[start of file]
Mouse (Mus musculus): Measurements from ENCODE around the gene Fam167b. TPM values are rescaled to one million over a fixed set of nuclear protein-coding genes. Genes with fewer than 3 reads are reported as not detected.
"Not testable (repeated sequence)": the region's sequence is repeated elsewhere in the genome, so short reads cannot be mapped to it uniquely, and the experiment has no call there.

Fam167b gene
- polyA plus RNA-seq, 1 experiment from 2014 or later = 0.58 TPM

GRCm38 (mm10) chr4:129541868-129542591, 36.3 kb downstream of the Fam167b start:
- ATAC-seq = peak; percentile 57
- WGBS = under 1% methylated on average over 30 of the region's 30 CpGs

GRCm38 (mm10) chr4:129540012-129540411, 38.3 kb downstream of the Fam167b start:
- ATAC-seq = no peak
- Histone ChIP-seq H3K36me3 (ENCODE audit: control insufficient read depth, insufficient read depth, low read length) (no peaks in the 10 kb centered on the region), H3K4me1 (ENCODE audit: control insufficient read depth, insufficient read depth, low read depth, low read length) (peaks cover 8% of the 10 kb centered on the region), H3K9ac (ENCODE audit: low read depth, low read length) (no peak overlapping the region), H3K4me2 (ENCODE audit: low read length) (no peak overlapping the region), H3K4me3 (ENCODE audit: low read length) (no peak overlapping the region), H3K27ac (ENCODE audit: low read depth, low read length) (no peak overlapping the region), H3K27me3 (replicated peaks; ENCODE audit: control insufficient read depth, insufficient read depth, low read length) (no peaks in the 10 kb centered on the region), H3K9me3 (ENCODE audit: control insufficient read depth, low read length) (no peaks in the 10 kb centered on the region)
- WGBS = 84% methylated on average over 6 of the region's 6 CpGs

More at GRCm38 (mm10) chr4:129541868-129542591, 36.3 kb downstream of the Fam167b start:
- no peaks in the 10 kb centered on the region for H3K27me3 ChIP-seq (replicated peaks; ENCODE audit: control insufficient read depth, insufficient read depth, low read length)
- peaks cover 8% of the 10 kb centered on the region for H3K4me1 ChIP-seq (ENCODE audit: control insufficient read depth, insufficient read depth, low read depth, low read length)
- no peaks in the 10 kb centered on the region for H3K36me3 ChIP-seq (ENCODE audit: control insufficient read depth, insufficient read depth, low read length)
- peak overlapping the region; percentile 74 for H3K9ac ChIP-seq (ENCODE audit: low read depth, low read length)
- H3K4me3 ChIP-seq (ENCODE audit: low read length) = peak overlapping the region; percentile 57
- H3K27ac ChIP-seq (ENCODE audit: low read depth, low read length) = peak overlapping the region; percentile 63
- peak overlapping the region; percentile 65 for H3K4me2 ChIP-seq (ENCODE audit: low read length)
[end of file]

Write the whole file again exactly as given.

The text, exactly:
Mouse (Mus musculus): Measurements from ENCODE around the gene Fam167b. TPM values are rescaled to one million over a fixed set of nuclear protein-coding genes. Genes with fewer than 3 reads are reported as not detected.
"Not testable (repeated sequence)": the region's sequence is repeated elsewhere in the genome, so short reads cannot be mapped to it uniquely, and the experiment has no call there.

Fam167b gene
- polyA plus RNA-seq, 1 experiment from 2014 or later = 0.58 TPM

GRCm38 (mm10) chr4:129541868-129542591, 36.3 kb downstream of the Fam167b start:
- ATAC-seq = peak; percentile 57
- WGBS = under 1% methylated on average over 30 of the region's 30 CpGs

GRCm38 (mm10) chr4:129540012-129540411, 38.3 kb downstream of the Fam167b start:
- ATAC-seq = no peak
- Histone ChIP-seq H3K36me3 (ENCODE audit: control insufficient read depth, insufficient read depth, low read length) (no peaks in the 10 kb centered on the region), H3K4me1 (ENCODE audit: control insufficient read depth, insufficient read depth, low read depth, low read length) (peaks cover 8% of the 10 kb centered on the region), H3K9ac (ENCODE audit: low read depth, low read length) (no peak overlapping the region), H3K4me2 (ENCODE audit: low read length) (no peak overlapping the region), H3K4me3 (ENCODE audit: low read length) (no peak overlapping the region), H3K27ac (ENCODE audit: low read depth, low read length) (no peak overlapping the region), H3K27me3 (replicated peaks; ENCODE audit: control insufficient read depth, insufficient read depth, low read length) (no peaks in the 10 kb centered on the region), H3K9me3 (ENCODE audit: control insufficient read depth, low read length) (no peaks in the 10 kb centered on the region)
- WGBS = 84% methylated on average over 6 of the region's 6 CpGs

More at GRCm38 (mm10) chr4:129541868-129542591, 36.3 kb downstream of the Fam167b start:
- no peaks in the 10 kb centered on the region for H3K27me3 ChIP-seq (replicated peaks; ENCODE audit: control insufficient read depth, insufficient read depth, low read length)
- peaks cover 8% of the 10 kb centered on the region for H3K4me1 ChIP-seq (ENCODE audit: control insufficient read depth, insufficient read depth, low read depth, low read length)
- no peaks in the 10 kb centered on the region for H3K36me3 ChIP-seq (ENCODE audit: control insufficient read depth, insufficient read depth, low read length)
- peak overlapping the region; percentile 74 for H3K9ac ChIP-seq (ENCODE audit: low read depth, low read length)
- H3K4me3 ChIP-seq (ENCODE audit: low read length) = peak overlapping the region; percentile 57
- H3K27ac ChIP-seq (ENCODE audit: low read depth, low read length) = peak overlapping the region; percentile 63
- peak overlapping the region; percentile 65 for H3K4me2 ChIP-seq (ENCODE audit: low read length)